It's like the Supreme Court's definition of porn. I know it when I see it.

There is no way in hell I'm going to spend on moment measuring my recovery. My energy goes into practicing the 12-Step principles in all my affairs. Sometimes I'm more successful than others, and that's the way it goes.

It is, in my opinion, a big problem when people are trying to gauge their recovery. That's not what recovery is about IMHO. It's the antithesis of "Let go and let God."


Originally Posted by kevinlednylon View Post
well starcat are you recovering from codie stuff if so how do you gauge your recov

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Old 03-25-2011, 06:51 PM
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The challenge of recovery

I did not know what codependency was or that I was one until I came here and then went to alanon. So I guess I did go from ignorant to recovery.

How do I know I am recovering?

When I left my husband, I truly believed I was losing my mind. I was insane. I was so angry, I lashed out at everyone. I can't even begin to describe the misery and agony I felt daily with no reprieve.

So the first way, I knew I was recovering was I began to feel less of the above. The more knowledge I gained, the more I was able to see outside my box.

I became sane. I became less angry. The squirrel cages/anxiety slowed dramatically, to a point where it comes days apart and I catch it and change it.

The challenge of recovery is: when life flattens you, you handle it differently. You pick yourself up faster, you talk to yourself differently, you resolve issues differently.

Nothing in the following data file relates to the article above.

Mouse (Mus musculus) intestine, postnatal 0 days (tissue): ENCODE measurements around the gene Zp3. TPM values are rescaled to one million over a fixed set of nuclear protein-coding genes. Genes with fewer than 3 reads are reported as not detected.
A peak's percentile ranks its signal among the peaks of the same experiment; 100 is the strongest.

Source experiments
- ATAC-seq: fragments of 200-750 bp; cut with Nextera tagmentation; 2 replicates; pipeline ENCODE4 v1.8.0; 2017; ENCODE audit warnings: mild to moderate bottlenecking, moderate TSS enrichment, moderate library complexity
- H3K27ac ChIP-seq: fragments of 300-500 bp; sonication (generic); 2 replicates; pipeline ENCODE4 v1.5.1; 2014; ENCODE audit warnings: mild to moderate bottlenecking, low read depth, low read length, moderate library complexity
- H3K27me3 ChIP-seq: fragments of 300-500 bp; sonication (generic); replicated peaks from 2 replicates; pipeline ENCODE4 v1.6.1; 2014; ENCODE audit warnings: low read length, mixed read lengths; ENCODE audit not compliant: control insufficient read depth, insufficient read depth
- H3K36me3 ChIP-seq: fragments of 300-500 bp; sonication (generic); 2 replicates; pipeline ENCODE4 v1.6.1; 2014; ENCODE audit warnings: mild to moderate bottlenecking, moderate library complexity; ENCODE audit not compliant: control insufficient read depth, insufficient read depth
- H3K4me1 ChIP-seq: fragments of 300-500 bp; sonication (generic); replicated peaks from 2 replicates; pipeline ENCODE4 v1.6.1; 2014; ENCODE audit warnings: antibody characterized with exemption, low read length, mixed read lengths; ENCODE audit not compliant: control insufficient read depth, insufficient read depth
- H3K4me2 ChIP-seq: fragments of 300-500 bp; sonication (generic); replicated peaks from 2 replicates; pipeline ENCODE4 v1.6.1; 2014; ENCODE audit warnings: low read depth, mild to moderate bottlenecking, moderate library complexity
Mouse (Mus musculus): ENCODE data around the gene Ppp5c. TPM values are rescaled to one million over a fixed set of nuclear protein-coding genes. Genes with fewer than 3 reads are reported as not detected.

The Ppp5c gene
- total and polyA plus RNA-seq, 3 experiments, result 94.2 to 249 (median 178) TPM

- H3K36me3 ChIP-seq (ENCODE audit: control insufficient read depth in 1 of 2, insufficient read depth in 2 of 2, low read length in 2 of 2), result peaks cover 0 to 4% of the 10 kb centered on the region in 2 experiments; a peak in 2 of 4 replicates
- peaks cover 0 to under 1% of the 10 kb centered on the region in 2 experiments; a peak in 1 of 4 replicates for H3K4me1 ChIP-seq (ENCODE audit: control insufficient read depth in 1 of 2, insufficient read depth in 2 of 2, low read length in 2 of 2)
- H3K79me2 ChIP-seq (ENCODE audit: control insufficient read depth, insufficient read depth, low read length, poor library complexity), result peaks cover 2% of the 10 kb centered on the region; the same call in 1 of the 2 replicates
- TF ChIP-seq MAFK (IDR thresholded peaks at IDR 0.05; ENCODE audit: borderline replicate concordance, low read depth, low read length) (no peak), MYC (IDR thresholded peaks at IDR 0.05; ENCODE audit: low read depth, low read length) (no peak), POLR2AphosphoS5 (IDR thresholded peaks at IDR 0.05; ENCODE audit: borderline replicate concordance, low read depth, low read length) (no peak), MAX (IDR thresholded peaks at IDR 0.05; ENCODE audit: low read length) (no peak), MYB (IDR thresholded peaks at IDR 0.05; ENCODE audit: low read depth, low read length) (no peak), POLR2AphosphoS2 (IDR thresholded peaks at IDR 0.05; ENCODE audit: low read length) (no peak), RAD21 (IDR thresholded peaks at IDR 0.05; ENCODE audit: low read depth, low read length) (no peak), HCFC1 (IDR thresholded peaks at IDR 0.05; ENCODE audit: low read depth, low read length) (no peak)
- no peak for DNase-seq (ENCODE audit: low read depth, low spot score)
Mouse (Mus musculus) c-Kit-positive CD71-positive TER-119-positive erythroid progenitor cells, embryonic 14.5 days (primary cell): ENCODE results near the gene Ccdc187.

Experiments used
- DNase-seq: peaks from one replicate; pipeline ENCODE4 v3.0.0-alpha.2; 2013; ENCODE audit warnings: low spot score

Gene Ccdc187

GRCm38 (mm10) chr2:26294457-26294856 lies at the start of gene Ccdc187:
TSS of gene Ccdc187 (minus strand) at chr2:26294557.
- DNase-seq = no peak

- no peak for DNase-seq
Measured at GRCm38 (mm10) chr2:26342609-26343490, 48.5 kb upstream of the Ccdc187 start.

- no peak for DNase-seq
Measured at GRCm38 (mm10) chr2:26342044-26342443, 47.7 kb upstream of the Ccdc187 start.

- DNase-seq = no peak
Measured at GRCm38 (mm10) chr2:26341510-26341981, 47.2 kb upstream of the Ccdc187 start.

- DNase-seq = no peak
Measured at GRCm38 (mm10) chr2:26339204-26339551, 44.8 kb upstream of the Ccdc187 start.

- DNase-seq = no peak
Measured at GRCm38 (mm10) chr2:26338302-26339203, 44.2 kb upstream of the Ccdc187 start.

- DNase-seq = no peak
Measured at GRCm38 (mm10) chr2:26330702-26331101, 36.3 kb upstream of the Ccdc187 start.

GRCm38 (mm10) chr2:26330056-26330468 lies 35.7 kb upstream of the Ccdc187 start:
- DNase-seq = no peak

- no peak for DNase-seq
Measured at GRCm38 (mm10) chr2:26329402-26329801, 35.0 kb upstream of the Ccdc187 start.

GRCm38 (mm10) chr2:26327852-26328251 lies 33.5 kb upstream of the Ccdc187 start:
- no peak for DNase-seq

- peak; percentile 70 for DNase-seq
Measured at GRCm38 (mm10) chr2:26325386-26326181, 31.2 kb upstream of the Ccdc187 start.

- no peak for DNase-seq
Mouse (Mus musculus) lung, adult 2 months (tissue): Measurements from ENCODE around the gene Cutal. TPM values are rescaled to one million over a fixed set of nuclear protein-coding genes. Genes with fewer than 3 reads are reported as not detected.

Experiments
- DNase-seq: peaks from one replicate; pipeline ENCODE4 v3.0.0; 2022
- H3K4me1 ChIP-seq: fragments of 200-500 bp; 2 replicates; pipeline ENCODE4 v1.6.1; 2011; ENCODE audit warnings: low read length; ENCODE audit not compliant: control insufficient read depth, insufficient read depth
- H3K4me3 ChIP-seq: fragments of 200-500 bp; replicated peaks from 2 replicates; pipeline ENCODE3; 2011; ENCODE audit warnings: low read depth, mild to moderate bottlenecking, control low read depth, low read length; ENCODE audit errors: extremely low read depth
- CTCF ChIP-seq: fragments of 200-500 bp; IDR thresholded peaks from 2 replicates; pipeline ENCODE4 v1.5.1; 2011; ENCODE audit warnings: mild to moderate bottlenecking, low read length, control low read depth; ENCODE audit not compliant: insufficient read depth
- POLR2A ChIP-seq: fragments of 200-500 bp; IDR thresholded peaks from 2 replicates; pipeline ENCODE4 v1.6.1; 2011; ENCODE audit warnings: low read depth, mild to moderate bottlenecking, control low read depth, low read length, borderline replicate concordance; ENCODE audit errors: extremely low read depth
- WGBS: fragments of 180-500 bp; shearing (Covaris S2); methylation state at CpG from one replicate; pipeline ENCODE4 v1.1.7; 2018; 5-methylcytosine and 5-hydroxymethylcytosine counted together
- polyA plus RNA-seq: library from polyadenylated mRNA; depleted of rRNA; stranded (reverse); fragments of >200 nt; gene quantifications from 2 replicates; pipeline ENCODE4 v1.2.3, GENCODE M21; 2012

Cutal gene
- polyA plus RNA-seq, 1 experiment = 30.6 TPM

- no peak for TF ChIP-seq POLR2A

I lose sight sometimes and fall back into old habits. I have to go to alanon meetings to stay in touch with how to stay away from the old habits.

My changes took months and I devoured every piece of information that even remotely possibly offered insight or hope.

I did the things I thought were dumb, or a waste of time. I had nothing to lose. I tried different paths.

Hope this helps some!!
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Old 03-25-2011, 07:12 PM
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Sometimes I notice my recovery by ...

Realizing the absence of obsessive thoughts. I'll be at a party, a mall, or a restaurant and I notice that I'm simply enjoying myself and not worrying about what people think, what I'm wearing, what I'm saying, etc.

When my sister tells me about her latest problems and I just LISTEN! I don't offer advice or try to solve her problems.

When I say "no" to something and I don't feel like I have to justify why I can't help out.

I also sleep more soundly. I no longer find myself staying up all night worrying about people and things I have no control over.

In my mind I do have a recovery date though. It the night that I attended my first ACA meeting - November 2007.

Thanks for letting me share.

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Old 03-26-2011, 01:44 AM
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I am SO a codie.